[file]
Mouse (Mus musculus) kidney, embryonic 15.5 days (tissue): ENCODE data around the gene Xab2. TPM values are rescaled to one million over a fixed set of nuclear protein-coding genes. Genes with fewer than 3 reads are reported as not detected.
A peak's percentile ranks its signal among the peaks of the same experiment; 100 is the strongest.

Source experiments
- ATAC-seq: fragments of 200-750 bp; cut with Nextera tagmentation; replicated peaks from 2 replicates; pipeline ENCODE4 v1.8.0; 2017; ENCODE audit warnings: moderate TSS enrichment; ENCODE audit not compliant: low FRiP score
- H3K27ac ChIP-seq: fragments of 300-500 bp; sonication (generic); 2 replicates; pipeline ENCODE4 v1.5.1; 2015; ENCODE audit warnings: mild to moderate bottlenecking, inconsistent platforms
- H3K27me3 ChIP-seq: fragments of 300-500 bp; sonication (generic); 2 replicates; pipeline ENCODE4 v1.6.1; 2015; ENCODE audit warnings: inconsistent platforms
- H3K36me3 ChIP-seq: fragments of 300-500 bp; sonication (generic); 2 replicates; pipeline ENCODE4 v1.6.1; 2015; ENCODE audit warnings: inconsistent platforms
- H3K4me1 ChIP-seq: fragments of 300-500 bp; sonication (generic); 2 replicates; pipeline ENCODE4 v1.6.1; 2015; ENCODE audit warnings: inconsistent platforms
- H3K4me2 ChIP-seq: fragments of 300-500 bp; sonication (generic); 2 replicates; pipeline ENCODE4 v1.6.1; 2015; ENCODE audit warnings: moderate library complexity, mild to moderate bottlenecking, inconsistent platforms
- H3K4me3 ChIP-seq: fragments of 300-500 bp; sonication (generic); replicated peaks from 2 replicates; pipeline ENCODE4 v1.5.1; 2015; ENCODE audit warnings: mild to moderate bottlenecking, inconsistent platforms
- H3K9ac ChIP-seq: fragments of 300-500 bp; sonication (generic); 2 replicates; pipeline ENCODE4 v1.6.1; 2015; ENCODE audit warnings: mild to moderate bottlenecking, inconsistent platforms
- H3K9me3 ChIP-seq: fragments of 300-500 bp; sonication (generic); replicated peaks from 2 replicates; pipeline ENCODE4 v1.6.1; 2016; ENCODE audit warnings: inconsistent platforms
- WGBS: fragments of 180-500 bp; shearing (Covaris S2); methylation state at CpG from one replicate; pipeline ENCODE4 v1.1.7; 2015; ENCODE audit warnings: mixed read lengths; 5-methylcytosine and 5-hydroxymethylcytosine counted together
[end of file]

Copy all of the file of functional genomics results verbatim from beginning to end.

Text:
Mouse (Mus musculus) kidney, embryonic 15.5 days (tissue): ENCODE data around the gene Xab2. TPM values are rescaled to one million over a fixed set of nuclear protein-coding genes. Genes with fewer than 3 reads are reported as not detected.
A peak's percentile ranks its signal among the peaks of the same experiment; 100 is the strongest.

Source experiments
- ATAC-seq: fragments of 200-750 bp; cut with Nextera tagmentation; replicated peaks from 2 replicates; pipeline ENCODE4 v1.8.0; 2017; ENCODE audit warnings: moderate TSS enrichment; ENCODE audit not compliant: low FRiP score
- H3K27ac ChIP-seq: fragments of 300-500 bp; sonication (generic); 2 replicates; pipeline ENCODE4 v1.5.1; 2015; ENCODE audit warnings: mild to moderate bottlenecking, inconsistent platforms
- H3K27me3 ChIP-seq: fragments of 300-500 bp; sonication (generic); 2 replicates; pipeline ENCODE4 v1.6.1; 2015; ENCODE audit warnings: inconsistent platforms
- H3K36me3 ChIP-seq: fragments of 300-500 bp; sonication (generic); 2 replicates; pipeline ENCODE4 v1.6.1; 2015; ENCODE audit warnings: inconsistent platforms
- H3K4me1 ChIP-seq: fragments of 300-500 bp; sonication (generic); 2 replicates; pipeline ENCODE4 v1.6.1; 2015; ENCODE audit warnings: inconsistent platforms
- H3K4me2 ChIP-seq: fragments of 300-500 bp; sonication (generic); 2 replicates; pipeline ENCODE4 v1.6.1; 2015; ENCODE audit warnings: moderate library complexity, mild to moderate bottlenecking, inconsistent platforms
- H3K4me3 ChIP-seq: fragments of 300-500 bp; sonication (generic); replicated peaks from 2 replicates; pipeline ENCODE4 v1.5.1; 2015; ENCODE audit warnings: mild to moderate bottlenecking, inconsistent platforms
- H3K9ac ChIP-seq: fragments of 300-500 bp; sonication (generic); 2 replicates; pipeline ENCODE4 v1.6.1; 2015; ENCODE audit warnings: mild to moderate bottlenecking, inconsistent platforms
- H3K9me3 ChIP-seq: fragments of 300-500 bp; sonication (generic); replicated peaks from 2 replicates; pipeline ENCODE4 v1.6.1; 2016; ENCODE audit warnings: inconsistent platforms
- WGBS: fragments of 180-500 bp; shearing (Covaris S2); methylation state at CpG from one replicate; pipeline ENCODE4 v1.1.7; 2015; ENCODE audit warnings: mixed read lengths; 5-methylcytosine and 5-hydroxymethylcytosine counted together